An Urban node in the ritual landscape of Byzantine Constantinople: the church of St John the Baptist of the Stoudios Monastery

Giritlioğlu, Dilara Burcu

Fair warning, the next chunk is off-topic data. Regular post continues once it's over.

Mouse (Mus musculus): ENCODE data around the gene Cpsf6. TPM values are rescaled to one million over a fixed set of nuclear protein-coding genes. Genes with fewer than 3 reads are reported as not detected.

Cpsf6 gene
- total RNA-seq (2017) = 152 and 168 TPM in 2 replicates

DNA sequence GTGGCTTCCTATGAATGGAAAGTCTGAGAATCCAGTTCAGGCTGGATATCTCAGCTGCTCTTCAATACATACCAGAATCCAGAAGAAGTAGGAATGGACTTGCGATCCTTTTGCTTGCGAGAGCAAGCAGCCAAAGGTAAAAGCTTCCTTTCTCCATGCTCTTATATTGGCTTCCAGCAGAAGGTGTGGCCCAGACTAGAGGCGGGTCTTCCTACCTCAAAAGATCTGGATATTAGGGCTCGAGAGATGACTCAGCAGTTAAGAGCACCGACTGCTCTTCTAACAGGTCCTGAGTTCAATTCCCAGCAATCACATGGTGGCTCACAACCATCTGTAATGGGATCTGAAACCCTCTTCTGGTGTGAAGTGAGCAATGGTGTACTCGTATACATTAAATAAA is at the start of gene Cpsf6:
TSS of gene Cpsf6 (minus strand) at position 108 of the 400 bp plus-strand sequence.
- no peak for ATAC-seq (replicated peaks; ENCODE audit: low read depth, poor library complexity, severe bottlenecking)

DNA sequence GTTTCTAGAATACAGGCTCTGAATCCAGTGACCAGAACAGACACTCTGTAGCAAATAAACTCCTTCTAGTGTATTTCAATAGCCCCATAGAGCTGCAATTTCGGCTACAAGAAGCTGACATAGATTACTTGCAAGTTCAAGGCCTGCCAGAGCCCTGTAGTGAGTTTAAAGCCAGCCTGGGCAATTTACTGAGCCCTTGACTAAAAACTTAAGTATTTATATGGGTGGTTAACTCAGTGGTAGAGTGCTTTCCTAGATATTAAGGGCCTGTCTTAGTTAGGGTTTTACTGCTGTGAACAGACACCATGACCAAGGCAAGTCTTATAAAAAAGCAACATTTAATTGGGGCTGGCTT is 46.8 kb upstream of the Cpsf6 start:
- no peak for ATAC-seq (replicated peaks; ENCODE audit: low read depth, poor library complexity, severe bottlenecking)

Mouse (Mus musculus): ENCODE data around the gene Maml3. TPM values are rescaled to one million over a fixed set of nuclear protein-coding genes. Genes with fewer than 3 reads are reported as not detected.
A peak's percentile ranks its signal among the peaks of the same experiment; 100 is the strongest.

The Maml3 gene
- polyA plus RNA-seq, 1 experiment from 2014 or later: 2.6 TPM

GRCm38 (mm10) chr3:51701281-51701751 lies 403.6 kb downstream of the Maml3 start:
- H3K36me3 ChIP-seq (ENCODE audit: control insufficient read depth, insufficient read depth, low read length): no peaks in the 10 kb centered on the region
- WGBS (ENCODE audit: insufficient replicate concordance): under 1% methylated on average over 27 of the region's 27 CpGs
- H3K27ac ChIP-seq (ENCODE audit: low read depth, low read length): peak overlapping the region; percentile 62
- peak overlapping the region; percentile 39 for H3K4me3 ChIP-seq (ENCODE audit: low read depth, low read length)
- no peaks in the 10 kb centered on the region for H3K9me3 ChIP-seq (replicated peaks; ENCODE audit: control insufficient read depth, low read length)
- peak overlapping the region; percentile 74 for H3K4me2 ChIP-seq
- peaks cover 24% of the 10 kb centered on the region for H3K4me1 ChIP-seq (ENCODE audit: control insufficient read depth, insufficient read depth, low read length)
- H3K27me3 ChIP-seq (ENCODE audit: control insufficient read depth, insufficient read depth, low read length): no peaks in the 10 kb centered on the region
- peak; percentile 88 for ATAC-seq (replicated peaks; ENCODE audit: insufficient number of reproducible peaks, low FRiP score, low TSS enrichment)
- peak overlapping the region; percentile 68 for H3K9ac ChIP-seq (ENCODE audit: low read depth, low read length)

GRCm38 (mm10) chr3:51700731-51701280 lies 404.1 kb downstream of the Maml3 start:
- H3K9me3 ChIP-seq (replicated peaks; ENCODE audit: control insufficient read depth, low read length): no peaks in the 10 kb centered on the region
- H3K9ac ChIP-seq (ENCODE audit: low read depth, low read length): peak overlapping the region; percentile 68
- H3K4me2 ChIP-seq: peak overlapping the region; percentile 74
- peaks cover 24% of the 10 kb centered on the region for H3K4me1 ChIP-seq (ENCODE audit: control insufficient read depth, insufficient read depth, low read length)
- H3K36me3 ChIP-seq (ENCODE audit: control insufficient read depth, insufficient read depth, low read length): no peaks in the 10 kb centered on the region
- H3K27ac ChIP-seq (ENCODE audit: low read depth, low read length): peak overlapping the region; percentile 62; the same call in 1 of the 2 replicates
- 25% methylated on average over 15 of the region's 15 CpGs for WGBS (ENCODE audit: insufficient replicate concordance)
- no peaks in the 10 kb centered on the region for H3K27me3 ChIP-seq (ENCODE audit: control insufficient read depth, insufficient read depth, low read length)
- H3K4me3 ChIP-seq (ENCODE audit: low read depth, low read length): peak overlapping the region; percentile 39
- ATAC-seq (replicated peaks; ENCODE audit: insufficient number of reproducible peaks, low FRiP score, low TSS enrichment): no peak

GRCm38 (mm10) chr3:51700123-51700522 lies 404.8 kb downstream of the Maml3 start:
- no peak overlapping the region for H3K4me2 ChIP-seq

The Church of St. John the Baptist of the Stoudios Monastery is located in the southwestern corner of Byzantine Constantinople at the Psamathia region, near the Golden Gate of Theodosian Walls. It was built in the mid-fifth century by the consul Studius and used as a monastery church throughout the Byzantine period. This three-aisled basilica is the oldest ecclesiastical structure extant in Istanbul. The church was later converted into a mosque in the late fifteenth century and renamed as Imrahor Ilyas Bey mosque which served the Muslims population of the city until the early twentieth century. In the Republican period, it was turned into a museum under the name of Imrahor Monument. Despite its ruinous condition, the structure managed to preserve its original form. In the course of its history, the monastery church played a leading role in the social and spiritual life of the Byzantine Empire. It was an essential nodal point within the processional route and the ceremonial fabric of the city. For this thesis, the Stoudios Monastery will be studied for the purpose of investigating the reciprocal relationship between the urban ceremony and the monument. By discussing the complex relationship between Byzantines’ memories of the ceremony and their interactions with the associated monuments, the close reading of these public events will elucidate different modes of interaction between memory, experience, and architecture in the context of the ceremony in Byzantine mind.